The Plaza de toros de la Real Maestranza de Caballería de Sevilla is a 12,000-capacity bullring in Seville, Spain. During the annual Seville Fair in Seville, it is the site of one of the most well-known bullfighting festivals in the world. It is a part of the Real Maestranza de Caballería de Sevilla, a noble guild established for traditional cavalry training.
Construction began in 1749 of a circular ring on Baratillo Hill to replace the rectangular bullring that was previously located there. In 1761, the construction began to incorporate ochavas (each ochava being equivalent to four arches). The inner facade of the plaza (Palco del Príncipe) was completed in 1765. This 'box' consists of two parts: the access gate through which the successful bullfighters exit, and the theater box itself, which is reserved for the exclusive use of the Spanish Royal Family. The topmost part is composed of four arches over which is built a half-orange vault, whose topmost portion is covered by white and blue tiles. The sculptural group that concludes the composition is the work of the Portuguese sculptor Cayetano de Acosta. The Palco was built for the Infante de España, Felipe de Borbón, son of Felipe V and Isabel de Farnesio.
When Carlos III prohibited bullfighting celebrations in 1786, work on the sculptures was halted, even though only one-third of the plaza had been completed at the time.
After 34 years the cover of the launching slips of half of the ring was finished, to the left and right of the Palco del Príncipe; being easily viewed from the cathedral and the Giralda it was reflected in a great number of stamps of the time. By 1868 the Palco de la Diputación was in such a lamentable state that Italian sculptor Augusto Franchy undertook the improvement himself, building a new area with a marble balustrade and the crest of the Real Maestranza de Caballería. The construction of five balconies to each side of the Palco de la Diputación was also added where the ring's clock is currently situated. The construction of the ring was completed in 1881; two thirds was constructed in stone, with the remainder in wood.
Between 1914 and 1915 the stone grandstands were redone in brick under the direction of Sevillian architect Aníbal González. All the rows were reconstructed with a smoother slope. Ten to twelve rows of shaded seating were constructed as well as fourteen rows in the sun and three rows of barrier. A row of armchairs were built in the superior part of the shaded area, in front of the theater boxes.References:
Les Invalides is a complex of buildings containing museums and monuments, all relating to the military history of France, as well as a hospital and a retirement home for war veterans, the building"s original purpose. The buildings house the Musée de l"Armée, the military museum of the Army of France, the Musée des Plans-Reliefs, and the Musée d"Histoire Contemporaine, as well as the burial site for some of France"s war heroes, notably Napoleon Bonaparte.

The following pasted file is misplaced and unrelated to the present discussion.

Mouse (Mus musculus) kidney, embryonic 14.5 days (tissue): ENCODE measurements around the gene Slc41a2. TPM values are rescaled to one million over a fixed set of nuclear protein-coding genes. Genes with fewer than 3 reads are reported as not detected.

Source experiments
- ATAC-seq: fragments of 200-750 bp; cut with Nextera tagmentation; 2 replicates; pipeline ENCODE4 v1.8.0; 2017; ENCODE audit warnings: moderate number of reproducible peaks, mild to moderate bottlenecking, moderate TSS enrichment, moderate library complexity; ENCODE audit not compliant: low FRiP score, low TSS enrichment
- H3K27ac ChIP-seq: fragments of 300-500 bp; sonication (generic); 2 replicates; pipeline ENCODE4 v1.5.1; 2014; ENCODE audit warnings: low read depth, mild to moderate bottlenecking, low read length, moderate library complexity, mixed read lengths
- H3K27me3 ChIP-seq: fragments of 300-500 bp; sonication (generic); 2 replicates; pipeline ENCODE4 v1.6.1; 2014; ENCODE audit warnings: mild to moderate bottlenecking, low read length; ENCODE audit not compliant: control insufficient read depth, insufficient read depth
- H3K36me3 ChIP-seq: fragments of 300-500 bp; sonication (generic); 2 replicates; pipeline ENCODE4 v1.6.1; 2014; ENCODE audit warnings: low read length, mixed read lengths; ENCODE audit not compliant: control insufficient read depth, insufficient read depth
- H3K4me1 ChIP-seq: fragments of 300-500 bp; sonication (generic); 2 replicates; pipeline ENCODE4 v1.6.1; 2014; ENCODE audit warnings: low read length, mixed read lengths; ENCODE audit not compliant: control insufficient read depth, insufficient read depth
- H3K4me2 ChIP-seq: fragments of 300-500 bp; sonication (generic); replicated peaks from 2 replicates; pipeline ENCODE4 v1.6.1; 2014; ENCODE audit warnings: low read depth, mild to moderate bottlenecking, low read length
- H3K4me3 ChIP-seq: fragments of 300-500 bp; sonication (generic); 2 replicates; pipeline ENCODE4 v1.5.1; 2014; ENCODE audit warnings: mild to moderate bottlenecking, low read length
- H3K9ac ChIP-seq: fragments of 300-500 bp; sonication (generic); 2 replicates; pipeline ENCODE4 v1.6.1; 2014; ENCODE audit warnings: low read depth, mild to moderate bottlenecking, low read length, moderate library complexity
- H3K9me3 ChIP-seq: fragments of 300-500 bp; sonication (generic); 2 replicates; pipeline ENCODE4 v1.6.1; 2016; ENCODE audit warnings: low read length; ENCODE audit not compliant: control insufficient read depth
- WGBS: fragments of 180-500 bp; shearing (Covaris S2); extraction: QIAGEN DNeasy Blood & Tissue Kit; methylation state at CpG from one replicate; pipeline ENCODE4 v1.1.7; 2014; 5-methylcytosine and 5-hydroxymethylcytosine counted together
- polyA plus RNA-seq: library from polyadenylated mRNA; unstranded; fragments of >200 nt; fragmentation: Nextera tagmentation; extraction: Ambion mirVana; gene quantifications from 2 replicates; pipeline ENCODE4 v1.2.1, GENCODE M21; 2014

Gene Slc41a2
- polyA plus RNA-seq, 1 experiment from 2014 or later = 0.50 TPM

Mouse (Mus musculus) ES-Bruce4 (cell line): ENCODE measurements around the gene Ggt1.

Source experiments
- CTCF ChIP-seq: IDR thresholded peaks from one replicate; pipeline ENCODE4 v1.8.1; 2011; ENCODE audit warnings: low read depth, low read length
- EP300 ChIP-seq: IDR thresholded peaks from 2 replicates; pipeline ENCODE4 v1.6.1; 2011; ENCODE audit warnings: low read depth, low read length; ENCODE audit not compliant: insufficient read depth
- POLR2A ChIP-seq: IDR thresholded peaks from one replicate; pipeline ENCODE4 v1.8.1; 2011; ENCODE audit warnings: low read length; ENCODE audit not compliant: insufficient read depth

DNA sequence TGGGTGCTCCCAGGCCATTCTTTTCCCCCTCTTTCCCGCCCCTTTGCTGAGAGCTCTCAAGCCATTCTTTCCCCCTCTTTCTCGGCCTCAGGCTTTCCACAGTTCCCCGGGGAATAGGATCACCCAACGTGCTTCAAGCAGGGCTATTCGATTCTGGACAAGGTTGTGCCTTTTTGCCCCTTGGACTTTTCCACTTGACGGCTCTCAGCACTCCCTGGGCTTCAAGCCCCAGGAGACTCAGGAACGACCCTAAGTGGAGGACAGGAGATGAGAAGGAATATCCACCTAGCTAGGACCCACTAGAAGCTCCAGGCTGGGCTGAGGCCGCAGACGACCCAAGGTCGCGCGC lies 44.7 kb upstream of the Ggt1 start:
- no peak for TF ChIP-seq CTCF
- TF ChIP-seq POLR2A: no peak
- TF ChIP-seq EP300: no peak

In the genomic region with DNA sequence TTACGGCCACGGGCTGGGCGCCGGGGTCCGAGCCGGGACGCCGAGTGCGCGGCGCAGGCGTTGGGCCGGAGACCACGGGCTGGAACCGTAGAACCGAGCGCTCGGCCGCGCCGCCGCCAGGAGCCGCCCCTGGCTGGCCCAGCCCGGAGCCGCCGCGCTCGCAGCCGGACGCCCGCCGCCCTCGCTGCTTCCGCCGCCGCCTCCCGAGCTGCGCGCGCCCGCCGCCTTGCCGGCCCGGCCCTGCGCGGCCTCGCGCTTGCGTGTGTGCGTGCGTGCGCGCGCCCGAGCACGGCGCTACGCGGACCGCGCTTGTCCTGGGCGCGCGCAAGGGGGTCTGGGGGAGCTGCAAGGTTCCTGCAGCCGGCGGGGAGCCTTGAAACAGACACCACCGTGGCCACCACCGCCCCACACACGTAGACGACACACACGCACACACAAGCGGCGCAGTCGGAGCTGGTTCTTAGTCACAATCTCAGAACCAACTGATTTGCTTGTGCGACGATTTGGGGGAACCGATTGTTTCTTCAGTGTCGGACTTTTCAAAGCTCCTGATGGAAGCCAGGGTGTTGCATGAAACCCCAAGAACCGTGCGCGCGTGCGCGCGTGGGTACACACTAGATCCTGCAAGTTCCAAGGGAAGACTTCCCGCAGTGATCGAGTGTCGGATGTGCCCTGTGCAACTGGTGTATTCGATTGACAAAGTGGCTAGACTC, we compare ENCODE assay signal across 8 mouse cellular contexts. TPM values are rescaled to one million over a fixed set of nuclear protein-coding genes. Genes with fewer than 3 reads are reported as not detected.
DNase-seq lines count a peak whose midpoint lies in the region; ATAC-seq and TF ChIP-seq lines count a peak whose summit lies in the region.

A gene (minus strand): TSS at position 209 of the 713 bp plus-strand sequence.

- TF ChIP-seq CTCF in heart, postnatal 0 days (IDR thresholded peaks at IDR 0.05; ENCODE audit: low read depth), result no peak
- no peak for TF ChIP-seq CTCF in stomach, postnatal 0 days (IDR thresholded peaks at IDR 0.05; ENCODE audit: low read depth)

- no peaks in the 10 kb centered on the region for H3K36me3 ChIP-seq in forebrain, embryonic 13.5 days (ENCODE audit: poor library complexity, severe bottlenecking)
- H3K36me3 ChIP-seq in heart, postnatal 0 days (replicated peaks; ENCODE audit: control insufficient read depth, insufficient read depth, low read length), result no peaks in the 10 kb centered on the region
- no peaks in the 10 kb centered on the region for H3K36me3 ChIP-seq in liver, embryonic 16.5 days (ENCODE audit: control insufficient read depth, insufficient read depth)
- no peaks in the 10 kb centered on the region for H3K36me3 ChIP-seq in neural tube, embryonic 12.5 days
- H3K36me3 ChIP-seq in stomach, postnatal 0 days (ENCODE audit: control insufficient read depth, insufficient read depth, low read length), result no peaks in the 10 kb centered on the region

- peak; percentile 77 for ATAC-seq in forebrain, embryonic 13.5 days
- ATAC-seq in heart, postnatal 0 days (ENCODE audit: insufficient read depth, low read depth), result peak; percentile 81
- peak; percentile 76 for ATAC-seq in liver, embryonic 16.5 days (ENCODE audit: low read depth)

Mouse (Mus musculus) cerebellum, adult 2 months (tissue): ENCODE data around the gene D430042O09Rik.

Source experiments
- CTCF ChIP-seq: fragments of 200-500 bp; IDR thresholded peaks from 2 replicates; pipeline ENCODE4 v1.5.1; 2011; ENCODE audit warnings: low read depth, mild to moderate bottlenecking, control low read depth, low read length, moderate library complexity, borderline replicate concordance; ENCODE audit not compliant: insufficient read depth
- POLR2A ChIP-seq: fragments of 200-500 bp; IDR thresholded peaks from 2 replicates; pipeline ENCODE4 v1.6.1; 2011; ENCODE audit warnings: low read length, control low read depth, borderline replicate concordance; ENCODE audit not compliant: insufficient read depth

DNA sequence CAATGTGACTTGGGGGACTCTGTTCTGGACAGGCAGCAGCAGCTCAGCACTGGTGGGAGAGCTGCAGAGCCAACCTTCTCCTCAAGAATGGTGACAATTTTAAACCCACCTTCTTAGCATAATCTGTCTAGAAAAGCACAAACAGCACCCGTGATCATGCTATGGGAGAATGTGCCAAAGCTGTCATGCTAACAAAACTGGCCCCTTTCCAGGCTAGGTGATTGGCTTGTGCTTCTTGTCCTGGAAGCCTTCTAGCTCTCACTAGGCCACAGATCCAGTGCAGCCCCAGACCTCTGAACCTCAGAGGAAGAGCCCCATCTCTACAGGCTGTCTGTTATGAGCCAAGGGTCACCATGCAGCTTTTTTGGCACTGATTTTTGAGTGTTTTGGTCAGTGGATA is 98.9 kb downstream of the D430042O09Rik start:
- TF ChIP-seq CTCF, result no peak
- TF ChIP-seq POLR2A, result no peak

Louis XIV initiated the project in 1670, as a home and hospital for aged and unwell soldiers: the name is a shortened form of hôpital des invalides. The architect of Les Invalides was Libéral Bruant. The enlarged project was completed in 1676, the river front measured 196 metres and the complex had fifteen courtyards. Jules Hardouin Mansart assisted the aged Bruant, and the chapel was finished in 1679 to Bruant"s designs after the elder architect"s death.
Shortly after the veterans" chapel was completed, Louis XIV commissioned Mansart to construct a separate private royal chapel referred to as the Église du Dôme from its most striking feature. Inspired by St. Peter"s Basilica in Rome, the original for all Baroque domes, it is one of the triumphs of French Baroque architecture. The domed chapel is centrally placed to dominate the court of honour. It was finished in 1708.
Because of its location and significance, the Invalides served as the scene for several key events in French history. On 14 July 1789 it was stormed by Parisian rioters who seized the cannons and muskets stored in its cellars to use against the Bastille later the same day. Napoleon was entombed under the dome of the Invalides with great ceremony in 1840. In December 1894 the degradation of Captain Alfred Dreyfus was held before the main building, while his subsequent rehabilitation ceremony took place in a courtyard of the complex in 1906.
The building retained its primary function of a retirement home and hospital for military veterans until the early twentieth century. In 1872 the musée d"artillerie (Artillery Museum) was located within the building to be joined by the Historical Museum of the Armies in 1896. The two institutions were merged to form the present musée de l"armée in 1905. At the same time the veterans in residence were dispersed to smaller centres outside Paris. The reason was that the adoption of a mainly conscript army, after 1872, meant a substantial reduction in the numbers of veterans having the twenty or more years of military service formerly required to enter the Hôpital des Invalides. The building accordingly became too large for its original purpose. The modern complex does however still include the facilities detailed below for about a hundred elderly or incapacitated former soldiers.